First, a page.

Person NameDuncan; James Matthews (1826-1890); Dr; physician; obstetrician
Epithetphysician; obstetrician
HistoryJames Matthews Duncan was born in Aberdeen in 1826, the son of a shipping merchant. He was educated at the grammar school and at Marischal College in Aberdeen where he took a Master of Arts degree. Medical studies followed both there and in Edinburgh and Paris, and in 1846 at the age of 20 he obtained an Aberdeen doctorate of medicine.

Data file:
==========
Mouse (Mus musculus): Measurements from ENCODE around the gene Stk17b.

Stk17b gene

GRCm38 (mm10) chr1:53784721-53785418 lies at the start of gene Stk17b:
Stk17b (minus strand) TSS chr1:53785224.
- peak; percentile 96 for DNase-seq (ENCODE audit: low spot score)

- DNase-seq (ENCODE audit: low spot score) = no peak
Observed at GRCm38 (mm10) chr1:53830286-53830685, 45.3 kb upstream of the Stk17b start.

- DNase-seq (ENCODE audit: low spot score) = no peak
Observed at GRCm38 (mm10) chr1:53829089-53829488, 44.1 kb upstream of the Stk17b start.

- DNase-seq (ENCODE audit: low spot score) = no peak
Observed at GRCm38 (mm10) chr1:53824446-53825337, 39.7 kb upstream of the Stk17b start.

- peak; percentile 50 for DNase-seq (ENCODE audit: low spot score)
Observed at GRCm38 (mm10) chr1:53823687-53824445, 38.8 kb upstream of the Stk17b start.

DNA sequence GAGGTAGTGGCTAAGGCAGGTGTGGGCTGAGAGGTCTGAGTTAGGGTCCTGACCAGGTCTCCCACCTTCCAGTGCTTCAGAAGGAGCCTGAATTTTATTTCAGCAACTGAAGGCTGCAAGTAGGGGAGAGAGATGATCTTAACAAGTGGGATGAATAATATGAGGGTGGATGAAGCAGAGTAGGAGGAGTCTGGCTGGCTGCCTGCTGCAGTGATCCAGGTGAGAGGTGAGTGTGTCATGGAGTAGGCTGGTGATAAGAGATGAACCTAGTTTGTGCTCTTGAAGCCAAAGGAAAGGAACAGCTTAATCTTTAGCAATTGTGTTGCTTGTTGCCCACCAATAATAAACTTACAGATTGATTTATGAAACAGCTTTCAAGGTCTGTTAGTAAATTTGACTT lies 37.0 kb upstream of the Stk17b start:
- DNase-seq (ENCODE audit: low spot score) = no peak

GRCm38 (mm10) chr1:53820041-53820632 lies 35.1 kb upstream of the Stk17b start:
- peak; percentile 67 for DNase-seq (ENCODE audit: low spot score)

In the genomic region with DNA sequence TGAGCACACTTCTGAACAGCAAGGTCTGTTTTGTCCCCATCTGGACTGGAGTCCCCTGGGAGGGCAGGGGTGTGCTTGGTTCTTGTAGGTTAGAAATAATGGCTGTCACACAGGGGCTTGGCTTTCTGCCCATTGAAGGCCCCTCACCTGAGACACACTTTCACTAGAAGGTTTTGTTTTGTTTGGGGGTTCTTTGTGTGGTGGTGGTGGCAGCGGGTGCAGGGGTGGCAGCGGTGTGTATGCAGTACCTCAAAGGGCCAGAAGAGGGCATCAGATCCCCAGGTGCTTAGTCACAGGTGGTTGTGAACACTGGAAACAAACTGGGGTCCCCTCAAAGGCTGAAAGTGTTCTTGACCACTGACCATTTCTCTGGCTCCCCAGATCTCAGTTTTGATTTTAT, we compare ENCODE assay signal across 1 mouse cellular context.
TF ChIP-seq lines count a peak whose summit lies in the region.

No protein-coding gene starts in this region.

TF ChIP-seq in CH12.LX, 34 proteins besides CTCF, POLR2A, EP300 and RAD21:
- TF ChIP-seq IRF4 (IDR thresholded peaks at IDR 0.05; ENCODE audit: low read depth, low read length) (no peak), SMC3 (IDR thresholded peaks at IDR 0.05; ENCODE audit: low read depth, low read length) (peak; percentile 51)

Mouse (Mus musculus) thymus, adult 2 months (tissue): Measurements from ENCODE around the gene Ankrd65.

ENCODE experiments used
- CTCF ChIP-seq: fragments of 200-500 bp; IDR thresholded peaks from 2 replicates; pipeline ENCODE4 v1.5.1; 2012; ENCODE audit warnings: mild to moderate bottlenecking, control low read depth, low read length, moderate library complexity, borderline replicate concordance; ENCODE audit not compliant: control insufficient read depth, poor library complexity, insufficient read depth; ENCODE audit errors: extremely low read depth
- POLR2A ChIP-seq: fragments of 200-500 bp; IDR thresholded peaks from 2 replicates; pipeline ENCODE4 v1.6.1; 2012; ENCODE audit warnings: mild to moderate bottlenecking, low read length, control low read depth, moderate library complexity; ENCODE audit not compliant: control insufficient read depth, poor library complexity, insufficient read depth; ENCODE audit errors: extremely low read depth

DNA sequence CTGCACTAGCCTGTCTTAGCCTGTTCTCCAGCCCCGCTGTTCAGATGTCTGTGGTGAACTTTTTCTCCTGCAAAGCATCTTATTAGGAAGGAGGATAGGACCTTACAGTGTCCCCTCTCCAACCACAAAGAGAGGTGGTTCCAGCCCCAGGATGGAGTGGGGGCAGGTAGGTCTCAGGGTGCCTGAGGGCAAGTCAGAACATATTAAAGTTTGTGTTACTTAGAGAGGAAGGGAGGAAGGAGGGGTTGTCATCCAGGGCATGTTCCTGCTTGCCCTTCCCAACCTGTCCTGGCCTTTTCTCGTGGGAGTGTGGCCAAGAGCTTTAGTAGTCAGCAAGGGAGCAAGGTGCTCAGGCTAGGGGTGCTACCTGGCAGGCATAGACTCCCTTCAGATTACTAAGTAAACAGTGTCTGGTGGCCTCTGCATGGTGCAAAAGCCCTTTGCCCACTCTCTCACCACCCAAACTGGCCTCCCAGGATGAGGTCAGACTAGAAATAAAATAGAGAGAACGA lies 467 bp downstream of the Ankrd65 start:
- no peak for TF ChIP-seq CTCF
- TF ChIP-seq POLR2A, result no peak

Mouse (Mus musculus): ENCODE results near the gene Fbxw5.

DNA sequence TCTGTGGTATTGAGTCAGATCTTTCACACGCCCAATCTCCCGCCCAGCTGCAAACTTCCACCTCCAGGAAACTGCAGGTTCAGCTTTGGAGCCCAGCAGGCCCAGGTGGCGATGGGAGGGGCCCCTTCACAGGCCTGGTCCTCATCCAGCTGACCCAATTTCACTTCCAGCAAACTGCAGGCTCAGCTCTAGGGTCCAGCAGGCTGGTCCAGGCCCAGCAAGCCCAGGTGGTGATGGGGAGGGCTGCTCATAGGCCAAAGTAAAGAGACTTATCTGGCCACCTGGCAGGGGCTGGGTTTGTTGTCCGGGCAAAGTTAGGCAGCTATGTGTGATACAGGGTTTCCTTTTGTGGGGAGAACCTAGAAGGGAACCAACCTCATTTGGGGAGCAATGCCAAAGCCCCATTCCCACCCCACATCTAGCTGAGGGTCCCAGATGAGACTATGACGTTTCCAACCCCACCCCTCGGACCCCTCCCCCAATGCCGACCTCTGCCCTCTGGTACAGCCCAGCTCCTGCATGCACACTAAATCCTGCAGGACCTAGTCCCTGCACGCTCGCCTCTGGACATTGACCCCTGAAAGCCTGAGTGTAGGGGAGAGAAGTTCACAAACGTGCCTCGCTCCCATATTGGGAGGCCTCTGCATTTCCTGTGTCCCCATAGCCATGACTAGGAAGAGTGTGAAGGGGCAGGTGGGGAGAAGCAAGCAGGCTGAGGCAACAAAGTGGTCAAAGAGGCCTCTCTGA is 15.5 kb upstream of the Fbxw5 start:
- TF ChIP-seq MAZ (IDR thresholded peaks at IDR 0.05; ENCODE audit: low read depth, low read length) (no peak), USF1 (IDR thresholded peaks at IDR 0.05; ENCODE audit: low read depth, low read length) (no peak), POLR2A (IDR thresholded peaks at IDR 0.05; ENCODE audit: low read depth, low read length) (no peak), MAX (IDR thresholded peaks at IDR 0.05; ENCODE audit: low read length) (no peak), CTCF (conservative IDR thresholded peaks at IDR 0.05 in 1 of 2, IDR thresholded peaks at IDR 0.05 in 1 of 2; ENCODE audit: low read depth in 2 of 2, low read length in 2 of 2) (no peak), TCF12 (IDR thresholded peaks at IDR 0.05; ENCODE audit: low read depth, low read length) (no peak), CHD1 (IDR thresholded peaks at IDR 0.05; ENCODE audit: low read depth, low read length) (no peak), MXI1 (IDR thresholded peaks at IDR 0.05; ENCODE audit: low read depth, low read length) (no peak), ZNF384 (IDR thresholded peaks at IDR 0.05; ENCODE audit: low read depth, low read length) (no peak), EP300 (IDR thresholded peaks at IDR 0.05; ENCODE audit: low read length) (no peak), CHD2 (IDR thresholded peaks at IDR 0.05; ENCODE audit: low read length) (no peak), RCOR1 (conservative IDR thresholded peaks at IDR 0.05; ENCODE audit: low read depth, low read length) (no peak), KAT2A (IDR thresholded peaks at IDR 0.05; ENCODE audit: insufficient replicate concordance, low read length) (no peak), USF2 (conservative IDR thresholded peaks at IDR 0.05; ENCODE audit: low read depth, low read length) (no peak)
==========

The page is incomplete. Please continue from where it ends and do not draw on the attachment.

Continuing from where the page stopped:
While in Edinburgh he had come under the influence of Sir James Young Simpson, professor of midwifery, and so distinguished himself that after his graduation, was appointed as his assistant. One year later, Matthews Duncan played an important part with Simpson in the discovery of the anaesthetic properties of chloroform. Shortly afterwards, he began practice in Edinburgh, and in 1853 began a course of lectures on midwifery at the Extramural School. His lectures were both practical and scientific and he soon had an international reputation in obstetrics. He was elected Fellow of the Royal Society and Fellow of the Royal College of Physicians, Edinburgh, and in 1861 was appointed physician to the Royal Infirmary. He was also greatly instrumental in founding the Royal Hospital for Sick Children in Edinburgh.

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